Agnes: A Franconia Story

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Harper & Brothers, 1881 - Blind children - 224 pages

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Page 6 - ... to feed it, while in the latter case, nearly every one will just as certainly look for a stone. Thus the growing up in the right atmosphere, rather than the receiving of the right instruction, is the condition which it is most important to secure, in plans for forming the characters of children. It is in accordance with this philosophy that these stories, though written mainly with a view to their moral influence on the hearts and dispositions of the readers, contain very little formal exhortation...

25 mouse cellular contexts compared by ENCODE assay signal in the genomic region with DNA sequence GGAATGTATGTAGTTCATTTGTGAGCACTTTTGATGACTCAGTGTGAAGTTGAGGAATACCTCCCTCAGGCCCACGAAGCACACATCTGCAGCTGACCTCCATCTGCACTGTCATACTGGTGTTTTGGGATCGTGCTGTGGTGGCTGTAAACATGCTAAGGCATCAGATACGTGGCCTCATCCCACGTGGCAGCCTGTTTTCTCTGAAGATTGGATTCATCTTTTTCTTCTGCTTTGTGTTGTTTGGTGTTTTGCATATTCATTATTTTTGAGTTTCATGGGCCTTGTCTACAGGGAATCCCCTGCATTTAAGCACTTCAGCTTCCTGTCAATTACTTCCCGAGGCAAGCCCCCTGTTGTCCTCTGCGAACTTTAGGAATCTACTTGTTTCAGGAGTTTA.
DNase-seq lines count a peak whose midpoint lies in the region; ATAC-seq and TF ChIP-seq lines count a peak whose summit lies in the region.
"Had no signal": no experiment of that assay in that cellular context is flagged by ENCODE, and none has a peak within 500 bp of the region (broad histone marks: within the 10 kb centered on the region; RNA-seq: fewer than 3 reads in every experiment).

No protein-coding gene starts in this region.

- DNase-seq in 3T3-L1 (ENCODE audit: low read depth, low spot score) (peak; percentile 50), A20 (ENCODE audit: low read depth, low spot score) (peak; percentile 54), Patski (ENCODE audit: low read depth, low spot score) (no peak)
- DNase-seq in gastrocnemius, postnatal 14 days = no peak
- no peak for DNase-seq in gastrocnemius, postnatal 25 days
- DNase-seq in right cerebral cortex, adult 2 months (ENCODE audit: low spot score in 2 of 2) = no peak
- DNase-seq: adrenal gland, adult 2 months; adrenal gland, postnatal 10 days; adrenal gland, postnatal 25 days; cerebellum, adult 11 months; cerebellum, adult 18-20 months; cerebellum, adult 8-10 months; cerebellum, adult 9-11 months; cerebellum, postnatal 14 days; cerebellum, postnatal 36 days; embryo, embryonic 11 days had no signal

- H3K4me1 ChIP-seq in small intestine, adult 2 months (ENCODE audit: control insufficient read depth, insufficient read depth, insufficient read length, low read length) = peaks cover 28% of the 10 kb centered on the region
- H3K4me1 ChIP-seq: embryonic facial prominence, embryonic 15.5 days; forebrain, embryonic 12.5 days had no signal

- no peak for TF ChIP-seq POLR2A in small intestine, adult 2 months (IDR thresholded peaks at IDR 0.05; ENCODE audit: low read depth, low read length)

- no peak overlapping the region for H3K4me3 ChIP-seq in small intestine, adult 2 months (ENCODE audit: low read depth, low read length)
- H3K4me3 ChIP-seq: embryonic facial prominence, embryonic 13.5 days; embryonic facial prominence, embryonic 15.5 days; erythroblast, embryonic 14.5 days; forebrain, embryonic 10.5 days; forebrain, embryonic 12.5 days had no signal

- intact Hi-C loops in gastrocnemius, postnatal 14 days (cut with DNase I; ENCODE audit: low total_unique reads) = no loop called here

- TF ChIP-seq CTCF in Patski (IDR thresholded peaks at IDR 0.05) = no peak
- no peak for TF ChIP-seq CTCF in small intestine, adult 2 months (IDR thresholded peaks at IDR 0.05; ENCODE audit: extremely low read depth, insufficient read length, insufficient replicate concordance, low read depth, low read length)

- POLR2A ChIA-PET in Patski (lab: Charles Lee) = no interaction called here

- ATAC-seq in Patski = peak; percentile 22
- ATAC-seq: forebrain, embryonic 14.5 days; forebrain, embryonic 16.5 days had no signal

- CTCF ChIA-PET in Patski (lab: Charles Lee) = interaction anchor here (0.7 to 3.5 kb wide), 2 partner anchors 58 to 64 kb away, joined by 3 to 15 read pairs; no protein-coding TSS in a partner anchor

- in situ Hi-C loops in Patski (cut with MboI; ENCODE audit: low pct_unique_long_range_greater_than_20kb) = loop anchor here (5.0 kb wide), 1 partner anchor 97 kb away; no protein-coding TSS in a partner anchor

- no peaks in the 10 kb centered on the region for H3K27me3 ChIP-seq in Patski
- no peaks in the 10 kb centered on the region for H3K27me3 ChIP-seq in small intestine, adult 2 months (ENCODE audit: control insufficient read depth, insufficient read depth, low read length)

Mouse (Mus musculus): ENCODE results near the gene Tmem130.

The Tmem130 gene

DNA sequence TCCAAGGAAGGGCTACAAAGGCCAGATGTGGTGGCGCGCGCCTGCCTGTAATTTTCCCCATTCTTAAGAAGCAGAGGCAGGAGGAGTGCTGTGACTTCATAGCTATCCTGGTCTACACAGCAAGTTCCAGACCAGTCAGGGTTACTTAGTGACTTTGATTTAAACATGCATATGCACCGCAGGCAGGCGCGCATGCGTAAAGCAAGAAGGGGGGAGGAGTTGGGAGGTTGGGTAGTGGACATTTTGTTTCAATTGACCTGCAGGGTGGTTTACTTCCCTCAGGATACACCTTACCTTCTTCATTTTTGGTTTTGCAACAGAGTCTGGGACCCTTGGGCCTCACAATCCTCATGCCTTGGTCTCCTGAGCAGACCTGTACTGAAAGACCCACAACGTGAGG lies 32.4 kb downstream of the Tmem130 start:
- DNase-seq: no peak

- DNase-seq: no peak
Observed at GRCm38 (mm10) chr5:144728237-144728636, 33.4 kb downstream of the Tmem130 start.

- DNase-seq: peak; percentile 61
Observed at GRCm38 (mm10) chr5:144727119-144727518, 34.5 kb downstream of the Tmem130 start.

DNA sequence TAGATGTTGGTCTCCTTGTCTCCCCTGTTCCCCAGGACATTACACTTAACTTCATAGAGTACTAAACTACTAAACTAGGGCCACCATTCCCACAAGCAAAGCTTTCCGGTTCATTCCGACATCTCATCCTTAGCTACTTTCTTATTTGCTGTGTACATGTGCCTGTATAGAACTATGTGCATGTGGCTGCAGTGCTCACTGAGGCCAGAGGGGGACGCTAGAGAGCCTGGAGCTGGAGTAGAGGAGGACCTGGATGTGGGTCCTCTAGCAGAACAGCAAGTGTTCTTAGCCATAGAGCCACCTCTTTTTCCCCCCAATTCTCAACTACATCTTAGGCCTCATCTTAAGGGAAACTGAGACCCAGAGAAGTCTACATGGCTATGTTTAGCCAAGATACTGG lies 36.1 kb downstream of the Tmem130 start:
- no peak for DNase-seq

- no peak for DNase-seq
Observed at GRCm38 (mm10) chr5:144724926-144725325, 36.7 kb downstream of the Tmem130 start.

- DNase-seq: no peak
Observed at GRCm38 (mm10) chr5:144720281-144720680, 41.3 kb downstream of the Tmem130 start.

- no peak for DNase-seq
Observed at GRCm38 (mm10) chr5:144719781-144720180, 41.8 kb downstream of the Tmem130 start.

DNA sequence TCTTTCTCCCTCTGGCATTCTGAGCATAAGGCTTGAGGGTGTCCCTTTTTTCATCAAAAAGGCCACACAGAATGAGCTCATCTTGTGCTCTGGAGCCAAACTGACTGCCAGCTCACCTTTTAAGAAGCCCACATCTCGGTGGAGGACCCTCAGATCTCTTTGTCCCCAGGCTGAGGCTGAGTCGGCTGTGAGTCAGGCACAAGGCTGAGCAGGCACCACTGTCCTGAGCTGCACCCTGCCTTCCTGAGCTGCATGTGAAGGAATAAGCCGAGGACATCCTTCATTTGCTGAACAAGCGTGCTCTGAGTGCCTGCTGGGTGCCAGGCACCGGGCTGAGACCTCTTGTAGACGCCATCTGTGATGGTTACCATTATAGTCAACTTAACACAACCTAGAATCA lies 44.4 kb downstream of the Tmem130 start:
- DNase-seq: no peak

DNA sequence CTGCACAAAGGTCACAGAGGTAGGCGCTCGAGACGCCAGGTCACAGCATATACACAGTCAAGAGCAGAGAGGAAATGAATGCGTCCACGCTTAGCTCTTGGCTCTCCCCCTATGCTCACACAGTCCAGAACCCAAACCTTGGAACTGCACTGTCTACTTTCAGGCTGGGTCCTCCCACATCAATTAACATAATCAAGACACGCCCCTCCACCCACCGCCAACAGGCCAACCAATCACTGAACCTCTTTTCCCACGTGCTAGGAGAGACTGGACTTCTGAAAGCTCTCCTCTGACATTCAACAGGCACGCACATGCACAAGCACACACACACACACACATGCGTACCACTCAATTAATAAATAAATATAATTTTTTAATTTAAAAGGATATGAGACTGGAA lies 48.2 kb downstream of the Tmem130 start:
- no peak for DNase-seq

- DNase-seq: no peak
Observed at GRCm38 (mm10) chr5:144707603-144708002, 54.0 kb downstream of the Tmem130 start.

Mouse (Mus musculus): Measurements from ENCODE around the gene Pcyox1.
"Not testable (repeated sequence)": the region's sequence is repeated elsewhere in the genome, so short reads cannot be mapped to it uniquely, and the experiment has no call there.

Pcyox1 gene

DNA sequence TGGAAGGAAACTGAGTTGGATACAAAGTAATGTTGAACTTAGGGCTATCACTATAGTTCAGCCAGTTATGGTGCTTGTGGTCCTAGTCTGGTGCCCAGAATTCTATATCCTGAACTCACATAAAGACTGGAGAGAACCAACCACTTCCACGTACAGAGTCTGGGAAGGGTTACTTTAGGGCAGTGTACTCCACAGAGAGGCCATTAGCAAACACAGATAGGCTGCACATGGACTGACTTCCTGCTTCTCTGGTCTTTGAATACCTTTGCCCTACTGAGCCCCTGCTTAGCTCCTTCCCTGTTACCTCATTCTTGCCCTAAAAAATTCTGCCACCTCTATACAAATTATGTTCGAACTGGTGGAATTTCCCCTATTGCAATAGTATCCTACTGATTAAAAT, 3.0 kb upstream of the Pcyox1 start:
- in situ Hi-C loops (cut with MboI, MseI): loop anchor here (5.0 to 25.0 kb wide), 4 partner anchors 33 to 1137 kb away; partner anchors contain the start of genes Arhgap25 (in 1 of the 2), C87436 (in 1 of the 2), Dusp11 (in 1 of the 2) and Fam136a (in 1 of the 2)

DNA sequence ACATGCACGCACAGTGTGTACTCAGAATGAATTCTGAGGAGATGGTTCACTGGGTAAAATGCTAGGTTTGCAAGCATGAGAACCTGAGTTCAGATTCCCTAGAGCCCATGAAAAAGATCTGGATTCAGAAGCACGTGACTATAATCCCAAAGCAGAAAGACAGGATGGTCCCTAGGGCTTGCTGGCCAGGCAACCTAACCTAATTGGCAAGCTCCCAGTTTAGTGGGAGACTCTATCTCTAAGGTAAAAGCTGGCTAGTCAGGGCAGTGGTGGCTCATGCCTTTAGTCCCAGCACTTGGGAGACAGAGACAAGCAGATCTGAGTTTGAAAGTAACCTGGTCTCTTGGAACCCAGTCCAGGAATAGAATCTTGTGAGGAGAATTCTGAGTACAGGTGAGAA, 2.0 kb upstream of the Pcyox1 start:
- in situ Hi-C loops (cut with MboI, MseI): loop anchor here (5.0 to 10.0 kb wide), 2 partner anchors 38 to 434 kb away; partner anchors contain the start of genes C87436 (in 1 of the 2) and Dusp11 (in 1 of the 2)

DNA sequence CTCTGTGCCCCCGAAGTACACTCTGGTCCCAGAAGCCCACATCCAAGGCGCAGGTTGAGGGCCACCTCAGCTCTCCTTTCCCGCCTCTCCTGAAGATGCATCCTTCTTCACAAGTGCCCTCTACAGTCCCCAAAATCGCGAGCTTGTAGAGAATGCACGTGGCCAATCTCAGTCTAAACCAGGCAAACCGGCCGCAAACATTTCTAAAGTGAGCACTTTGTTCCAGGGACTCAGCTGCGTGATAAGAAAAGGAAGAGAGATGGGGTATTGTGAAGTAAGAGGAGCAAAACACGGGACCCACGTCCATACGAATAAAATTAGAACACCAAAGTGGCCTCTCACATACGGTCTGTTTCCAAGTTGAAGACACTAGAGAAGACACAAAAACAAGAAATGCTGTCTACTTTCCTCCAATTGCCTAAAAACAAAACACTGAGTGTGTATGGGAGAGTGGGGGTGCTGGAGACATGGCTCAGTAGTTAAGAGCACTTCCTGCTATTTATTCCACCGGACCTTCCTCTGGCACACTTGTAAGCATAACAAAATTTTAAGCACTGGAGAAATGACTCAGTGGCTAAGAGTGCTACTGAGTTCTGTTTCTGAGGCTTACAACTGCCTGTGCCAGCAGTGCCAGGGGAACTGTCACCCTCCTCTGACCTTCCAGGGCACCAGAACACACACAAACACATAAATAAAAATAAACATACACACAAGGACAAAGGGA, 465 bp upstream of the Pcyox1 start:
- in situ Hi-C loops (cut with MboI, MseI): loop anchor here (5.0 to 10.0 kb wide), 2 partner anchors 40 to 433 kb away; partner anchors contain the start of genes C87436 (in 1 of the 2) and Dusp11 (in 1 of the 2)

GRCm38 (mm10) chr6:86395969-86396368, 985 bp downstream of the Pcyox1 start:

Page 37 - ... sixty miles an hour. The blond officer smiled uneasily and with his single glass studied the sky. When we reached the staff he escaped from me with the alacrity of one released from a disagreeable and humiliating duty. The staff were at luncheon, seated in their luxurious motor-cars or on the grass by the side of the road. On the other side of the road the column of dust-covered gray ghosts were being rushed past us.
Page 5 - ... animal creation, which is produced by a sort of sympathetic action, a power somewhat similar to what in physical philosophy is called induction. On the other hand, if the father, instead of feeding the bird, goes eagerly for a gun, in order that he may shoot it, the boy will sympathize...
Page 214 - I should fail in trotting into business in my profession, — and a, great many do fail, — I should lose all I have, and be nothing at all. It is too great a risk for me to run.
Page 211 - Henry's invitation, took his seat in the chair which had been provided for him. ""Well, Beechnut,

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